Stormwater pollution is one of the most persistent threats to San Diego’s water quality. Stormwater is untreated – meaning that it travels directly into our rivers, lakes, and the ocean, along with any pollutants it may pick up along the way. The facts are relatively simple – but what are some of the actual effects that stormwater pollution has on San Diego?
Impacts on Wildlife
Did you know that San Diego is one of the most biodiverse areas in the world? Our region is home to an incredible population of wildlife from tiny, tide pool dwelling invertebrates to large animals like the California Sea Lion or Mountain Lion. Stormwater pollution caused by soaps from washing cars, fertilizers, herbicides, and pesticides from gardening, and trash left behind as litter can introduce an array of threats to their natural environments – including harmful chemicals, choking hazards, and objects like mask strings that could potentially injure wildlife.
Stormwater pollution caused by yard debris like grass or leaves, trash, and other litter can block storm drains and water pathways. Clogged storm drains may cause water in our communities to back up, causing increased flooding.
Because stormwater is not treated, the water that flows through our watersheds picks up pollutants on it’s way, which then contaminate our rivers, lakes, beaches, and ocean. If stormwater pollution becomes severe enough, it is only a matter of time until beach and waterway closures occur to protect public health.
Harmful Algae Blooms
Algae blooms often occur in fresh and salt water when excess “nutrient” chemicals like phosphorous and nitrogen (e.g. chemicals in fertilizers, manure, pet waste, and decomposing green waste) accumulate. These nutrient pollutants are carried into our waterways when rain or over-irrigation washes fertilizers and green waste into storm drains. Algae blooms can dangerously sap oxygen in water and create dead zones, as well as produce toxic chemicals that can make people and animals sick.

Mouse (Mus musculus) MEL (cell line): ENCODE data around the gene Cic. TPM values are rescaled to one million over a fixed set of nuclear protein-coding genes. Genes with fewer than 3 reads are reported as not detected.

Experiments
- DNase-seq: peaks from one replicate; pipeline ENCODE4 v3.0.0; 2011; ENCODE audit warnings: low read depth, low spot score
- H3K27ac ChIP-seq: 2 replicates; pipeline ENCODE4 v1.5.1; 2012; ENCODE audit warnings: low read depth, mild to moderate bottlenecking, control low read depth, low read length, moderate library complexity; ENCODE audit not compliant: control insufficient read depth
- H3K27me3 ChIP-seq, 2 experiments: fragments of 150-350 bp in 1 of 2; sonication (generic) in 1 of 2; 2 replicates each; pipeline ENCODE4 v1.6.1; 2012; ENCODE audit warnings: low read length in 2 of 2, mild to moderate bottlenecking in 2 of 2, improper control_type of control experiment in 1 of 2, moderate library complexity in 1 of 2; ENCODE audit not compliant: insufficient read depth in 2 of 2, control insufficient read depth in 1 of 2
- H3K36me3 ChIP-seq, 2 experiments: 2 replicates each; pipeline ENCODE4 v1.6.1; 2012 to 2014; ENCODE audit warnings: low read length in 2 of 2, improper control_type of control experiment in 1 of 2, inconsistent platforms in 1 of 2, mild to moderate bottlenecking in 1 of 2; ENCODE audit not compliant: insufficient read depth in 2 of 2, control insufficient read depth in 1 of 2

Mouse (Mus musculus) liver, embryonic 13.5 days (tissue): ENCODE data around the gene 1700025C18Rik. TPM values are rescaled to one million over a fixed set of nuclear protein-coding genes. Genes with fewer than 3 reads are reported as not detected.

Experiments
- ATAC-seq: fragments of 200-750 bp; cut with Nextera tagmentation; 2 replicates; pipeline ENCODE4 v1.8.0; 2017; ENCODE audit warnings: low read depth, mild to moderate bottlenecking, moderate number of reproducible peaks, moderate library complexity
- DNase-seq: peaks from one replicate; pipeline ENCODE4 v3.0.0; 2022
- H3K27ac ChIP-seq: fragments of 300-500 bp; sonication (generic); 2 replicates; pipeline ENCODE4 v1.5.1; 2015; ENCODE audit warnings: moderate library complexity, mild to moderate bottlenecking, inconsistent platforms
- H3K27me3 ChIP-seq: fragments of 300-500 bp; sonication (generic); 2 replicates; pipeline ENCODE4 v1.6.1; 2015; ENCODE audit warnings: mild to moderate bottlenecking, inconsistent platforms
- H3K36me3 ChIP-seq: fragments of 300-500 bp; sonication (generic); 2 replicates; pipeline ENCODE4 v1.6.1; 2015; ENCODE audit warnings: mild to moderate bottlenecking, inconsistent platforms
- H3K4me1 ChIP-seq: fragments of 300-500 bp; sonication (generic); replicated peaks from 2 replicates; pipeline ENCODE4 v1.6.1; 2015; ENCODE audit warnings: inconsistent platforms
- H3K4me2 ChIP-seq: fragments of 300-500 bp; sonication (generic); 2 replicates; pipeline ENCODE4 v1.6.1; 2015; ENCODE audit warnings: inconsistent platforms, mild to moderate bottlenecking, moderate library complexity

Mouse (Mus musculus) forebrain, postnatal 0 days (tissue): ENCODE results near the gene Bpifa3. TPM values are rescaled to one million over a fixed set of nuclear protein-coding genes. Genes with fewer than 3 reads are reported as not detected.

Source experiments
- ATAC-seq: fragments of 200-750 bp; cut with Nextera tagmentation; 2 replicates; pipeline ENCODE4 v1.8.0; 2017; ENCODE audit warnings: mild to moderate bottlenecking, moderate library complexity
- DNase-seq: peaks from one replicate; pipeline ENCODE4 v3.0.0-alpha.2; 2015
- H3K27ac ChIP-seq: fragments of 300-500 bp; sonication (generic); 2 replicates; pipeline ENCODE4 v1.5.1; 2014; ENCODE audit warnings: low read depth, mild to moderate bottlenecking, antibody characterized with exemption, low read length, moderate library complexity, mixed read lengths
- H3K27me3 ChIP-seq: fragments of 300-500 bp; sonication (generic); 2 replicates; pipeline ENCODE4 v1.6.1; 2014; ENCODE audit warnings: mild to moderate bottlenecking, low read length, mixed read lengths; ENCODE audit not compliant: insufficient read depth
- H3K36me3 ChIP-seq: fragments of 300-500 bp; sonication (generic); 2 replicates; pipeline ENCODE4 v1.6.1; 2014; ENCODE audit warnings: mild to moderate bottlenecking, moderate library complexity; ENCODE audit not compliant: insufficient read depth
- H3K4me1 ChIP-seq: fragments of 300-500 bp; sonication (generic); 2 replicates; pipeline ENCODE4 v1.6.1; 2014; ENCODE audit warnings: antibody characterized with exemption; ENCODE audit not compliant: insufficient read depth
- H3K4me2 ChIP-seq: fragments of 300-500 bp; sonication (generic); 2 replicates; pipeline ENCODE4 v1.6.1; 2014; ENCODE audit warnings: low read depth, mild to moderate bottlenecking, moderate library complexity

Excess runoff can erode banks and beaches far beyond their natural rate. Closer to home, bare areas of soil can wash away when over-irrigated or when it rains. Plant native ground cover to prevent sediment from washing off your property and clogging storm drains and downstream waterways.
While all of the above is a cause for concern, there are many simple steps you can take to protect our clean water and healthy communities. Here are a few:
- Prevent runoff: taking steps to reduce irrigation runoff and over-irrigation will help to reduce the amount of untreated stormwater entering our waterways. Fixing broken or misaligned sprinklers and reducing watering time are a great start.
- Source reduction: Help decrease trash and pet waste that enter our waterways by picking up litter and pet waste, using less fertilizers and pesticides, and repairing leaking vehicles.
- Capture water: Use rain barrels to capture and reuse runoff. Install permeable pavement and redirect gutters and downspouts to a permeable landscape instead of allowing it to run into storm drains.
Ready to get on board with Project Clean Water? If you haven’t already, take our 52 Ways to Love Your Water Pledge and join us in taking simple, weekly actions to reduce stormwater pollution.